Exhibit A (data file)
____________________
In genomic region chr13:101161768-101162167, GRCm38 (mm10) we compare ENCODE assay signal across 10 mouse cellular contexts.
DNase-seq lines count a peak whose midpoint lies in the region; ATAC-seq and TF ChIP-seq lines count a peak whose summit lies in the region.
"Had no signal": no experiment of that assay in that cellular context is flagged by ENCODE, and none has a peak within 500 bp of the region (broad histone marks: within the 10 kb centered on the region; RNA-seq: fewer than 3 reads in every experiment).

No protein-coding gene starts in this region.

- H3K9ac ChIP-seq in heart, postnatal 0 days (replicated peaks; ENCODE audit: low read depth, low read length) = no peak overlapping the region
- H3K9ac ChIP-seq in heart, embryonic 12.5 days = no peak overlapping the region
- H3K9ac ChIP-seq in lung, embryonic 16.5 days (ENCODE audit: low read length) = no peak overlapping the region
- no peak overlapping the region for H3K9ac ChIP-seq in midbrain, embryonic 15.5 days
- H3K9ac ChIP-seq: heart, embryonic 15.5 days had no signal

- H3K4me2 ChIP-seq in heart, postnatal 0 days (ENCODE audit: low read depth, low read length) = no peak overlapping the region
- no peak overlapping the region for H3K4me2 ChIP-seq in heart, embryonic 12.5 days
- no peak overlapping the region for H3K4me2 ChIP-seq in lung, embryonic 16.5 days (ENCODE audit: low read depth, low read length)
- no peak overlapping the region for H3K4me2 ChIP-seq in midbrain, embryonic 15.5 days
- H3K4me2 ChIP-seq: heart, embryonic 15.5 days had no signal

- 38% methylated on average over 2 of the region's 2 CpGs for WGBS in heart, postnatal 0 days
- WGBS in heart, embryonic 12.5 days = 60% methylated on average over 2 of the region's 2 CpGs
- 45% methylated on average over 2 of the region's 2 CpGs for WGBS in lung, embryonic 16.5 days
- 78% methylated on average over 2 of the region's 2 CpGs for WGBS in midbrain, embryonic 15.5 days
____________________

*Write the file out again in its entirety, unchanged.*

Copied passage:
In genomic region chr13:101161768-101162167, GRCm38 (mm10) we compare ENCODE assay signal across 10 mouse cellular contexts.
DNase-seq lines count a peak whose midpoint lies in the region; ATAC-seq and TF ChIP-seq lines count a peak whose summit lies in the region.
"Had no signal": no experiment of that assay in that cellular context is flagged by ENCODE, and none has a peak within 500 bp of the region (broad histone marks: within the 10 kb centered on the region; RNA-seq: fewer than 3 reads in every experiment).

No protein-coding gene starts in this region.

- H3K9ac ChIP-seq in heart, postnatal 0 days (replicated peaks; ENCODE audit: low read depth, low read length) = no peak overlapping the region
- H3K9ac ChIP-seq in heart, embryonic 12.5 days = no peak overlapping the region
- H3K9ac ChIP-seq in lung, embryonic 16.5 days (ENCODE audit: low read length) = no peak overlapping the region
- no peak overlapping the region for H3K9ac ChIP-seq in midbrain, embryonic 15.5 days
- H3K9ac ChIP-seq: heart, embryonic 15.5 days had no signal

- H3K4me2 ChIP-seq in heart, postnatal 0 days (ENCODE audit: low read depth, low read length) = no peak overlapping the region
- no peak overlapping the region for H3K4me2 ChIP-seq in heart, embryonic 12.5 days
- no peak overlapping the region for H3K4me2 ChIP-seq in lung, embryonic 16.5 days (ENCODE audit: low read depth, low read length)
- no peak overlapping the region for H3K4me2 ChIP-seq in midbrain, embryonic 15.5 days
- H3K4me2 ChIP-seq: heart, embryonic 15.5 days had no signal

- 38% methylated on average over 2 of the region's 2 CpGs for WGBS in heart, postnatal 0 days
- WGBS in heart, embryonic 12.5 days = 60% methylated on average over 2 of the region's 2 CpGs
- 45% methylated on average over 2 of the region's 2 CpGs for WGBS in lung, embryonic 16.5 days
- 78% methylated on average over 2 of the region's 2 CpGs for WGBS in midbrain, embryonic 15.5 days